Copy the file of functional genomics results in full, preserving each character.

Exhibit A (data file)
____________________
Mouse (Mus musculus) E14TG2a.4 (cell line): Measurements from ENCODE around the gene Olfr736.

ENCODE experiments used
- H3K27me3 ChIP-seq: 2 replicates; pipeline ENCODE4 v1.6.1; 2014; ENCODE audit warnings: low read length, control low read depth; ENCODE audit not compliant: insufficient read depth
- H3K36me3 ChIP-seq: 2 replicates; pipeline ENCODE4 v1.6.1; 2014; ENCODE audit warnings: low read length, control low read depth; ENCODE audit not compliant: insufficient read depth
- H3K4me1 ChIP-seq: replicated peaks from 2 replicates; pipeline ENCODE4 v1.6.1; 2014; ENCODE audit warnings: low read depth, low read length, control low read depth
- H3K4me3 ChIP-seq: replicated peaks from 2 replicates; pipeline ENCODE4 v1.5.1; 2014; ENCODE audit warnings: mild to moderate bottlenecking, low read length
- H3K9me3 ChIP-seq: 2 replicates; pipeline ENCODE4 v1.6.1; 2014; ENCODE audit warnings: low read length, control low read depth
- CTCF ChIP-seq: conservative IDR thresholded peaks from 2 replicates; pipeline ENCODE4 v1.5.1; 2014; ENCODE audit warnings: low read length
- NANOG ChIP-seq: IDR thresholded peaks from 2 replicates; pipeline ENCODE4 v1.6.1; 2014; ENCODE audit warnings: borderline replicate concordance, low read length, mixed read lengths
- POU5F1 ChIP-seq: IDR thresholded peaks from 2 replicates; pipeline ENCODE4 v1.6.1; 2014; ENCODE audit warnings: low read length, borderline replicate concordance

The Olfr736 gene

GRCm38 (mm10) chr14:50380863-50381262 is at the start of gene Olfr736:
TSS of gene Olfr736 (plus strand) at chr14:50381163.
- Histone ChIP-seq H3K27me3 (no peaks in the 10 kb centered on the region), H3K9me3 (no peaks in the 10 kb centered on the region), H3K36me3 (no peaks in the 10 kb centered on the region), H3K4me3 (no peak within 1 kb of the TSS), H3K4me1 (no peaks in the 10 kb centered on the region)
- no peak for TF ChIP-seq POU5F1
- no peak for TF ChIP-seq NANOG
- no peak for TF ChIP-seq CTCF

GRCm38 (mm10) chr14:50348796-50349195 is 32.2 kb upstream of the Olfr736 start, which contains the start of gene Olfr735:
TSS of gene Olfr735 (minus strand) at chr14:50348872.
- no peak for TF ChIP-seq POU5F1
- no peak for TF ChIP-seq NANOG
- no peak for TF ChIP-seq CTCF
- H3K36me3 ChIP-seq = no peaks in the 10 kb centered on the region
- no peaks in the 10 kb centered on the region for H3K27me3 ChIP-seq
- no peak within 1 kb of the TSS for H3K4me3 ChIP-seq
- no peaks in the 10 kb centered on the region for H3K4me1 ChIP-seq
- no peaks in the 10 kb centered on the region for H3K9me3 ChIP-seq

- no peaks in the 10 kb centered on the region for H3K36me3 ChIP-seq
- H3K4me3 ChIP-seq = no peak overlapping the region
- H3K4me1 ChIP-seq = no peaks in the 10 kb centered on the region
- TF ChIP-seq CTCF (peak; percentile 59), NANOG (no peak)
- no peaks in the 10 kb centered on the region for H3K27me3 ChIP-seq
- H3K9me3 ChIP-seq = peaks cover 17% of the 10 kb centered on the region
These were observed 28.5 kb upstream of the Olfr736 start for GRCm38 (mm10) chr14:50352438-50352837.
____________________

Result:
Mouse (Mus musculus) E14TG2a.4 (cell line): Measurements from ENCODE around the gene Olfr736.

ENCODE experiments used
- H3K27me3 ChIP-seq: 2 replicates; pipeline ENCODE4 v1.6.1; 2014; ENCODE audit warnings: low read length, control low read depth; ENCODE audit not compliant: insufficient read depth
- H3K36me3 ChIP-seq: 2 replicates; pipeline ENCODE4 v1.6.1; 2014; ENCODE audit warnings: low read length, control low read depth; ENCODE audit not compliant: insufficient read depth
- H3K4me1 ChIP-seq: replicated peaks from 2 replicates; pipeline ENCODE4 v1.6.1; 2014; ENCODE audit warnings: low read depth, low read length, control low read depth
- H3K4me3 ChIP-seq: replicated peaks from 2 replicates; pipeline ENCODE4 v1.5.1; 2014; ENCODE audit warnings: mild to moderate bottlenecking, low read length
- H3K9me3 ChIP-seq: 2 replicates; pipeline ENCODE4 v1.6.1; 2014; ENCODE audit warnings: low read length, control low read depth
- CTCF ChIP-seq: conservative IDR thresholded peaks from 2 replicates; pipeline ENCODE4 v1.5.1; 2014; ENCODE audit warnings: low read length
- NANOG ChIP-seq: IDR thresholded peaks from 2 replicates; pipeline ENCODE4 v1.6.1; 2014; ENCODE audit warnings: borderline replicate concordance, low read length, mixed read lengths
- POU5F1 ChIP-seq: IDR thresholded peaks from 2 replicates; pipeline ENCODE4 v1.6.1; 2014; ENCODE audit warnings: low read length, borderline replicate concordance

The Olfr736 gene

GRCm38 (mm10) chr14:50380863-50381262 is at the start of gene Olfr736:
TSS of gene Olfr736 (plus strand) at chr14:50381163.
- Histone ChIP-seq H3K27me3 (no peaks in the 10 kb centered on the region), H3K9me3 (no peaks in the 10 kb centered on the region), H3K36me3 (no peaks in the 10 kb centered on the region), H3K4me3 (no peak within 1 kb of the TSS), H3K4me1 (no peaks in the 10 kb centered on the region)
- no peak for TF ChIP-seq POU5F1
- no peak for TF ChIP-seq NANOG
- no peak for TF ChIP-seq CTCF

GRCm38 (mm10) chr14:50348796-50349195 is 32.2 kb upstream of the Olfr736 start, which contains the start of gene Olfr735:
TSS of gene Olfr735 (minus strand) at chr14:50348872.
- no peak for TF ChIP-seq POU5F1
- no peak for TF ChIP-seq NANOG
- no peak for TF ChIP-seq CTCF
- H3K36me3 ChIP-seq = no peaks in the 10 kb centered on the region
- no peaks in the 10 kb centered on the region for H3K27me3 ChIP-seq
- no peak within 1 kb of the TSS for H3K4me3 ChIP-seq
- no peaks in the 10 kb centered on the region for H3K4me1 ChIP-seq
- no peaks in the 10 kb centered on the region for H3K9me3 ChIP-seq

- no peaks in the 10 kb centered on the region for H3K36me3 ChIP-seq
- H3K4me3 ChIP-seq = no peak overlapping the region
- H3K4me1 ChIP-seq = no peaks in the 10 kb centered on the region
- TF ChIP-seq CTCF (peak; percentile 59), NANOG (no peak)
- no peaks in the 10 kb centered on the region for H3K27me3 ChIP-seq
- H3K9me3 ChIP-seq = peaks cover 17% of the 10 kb centered on the region
These were observed 28.5 kb upstream of the Olfr736 start for GRCm38 (mm10) chr14:50352438-50352837.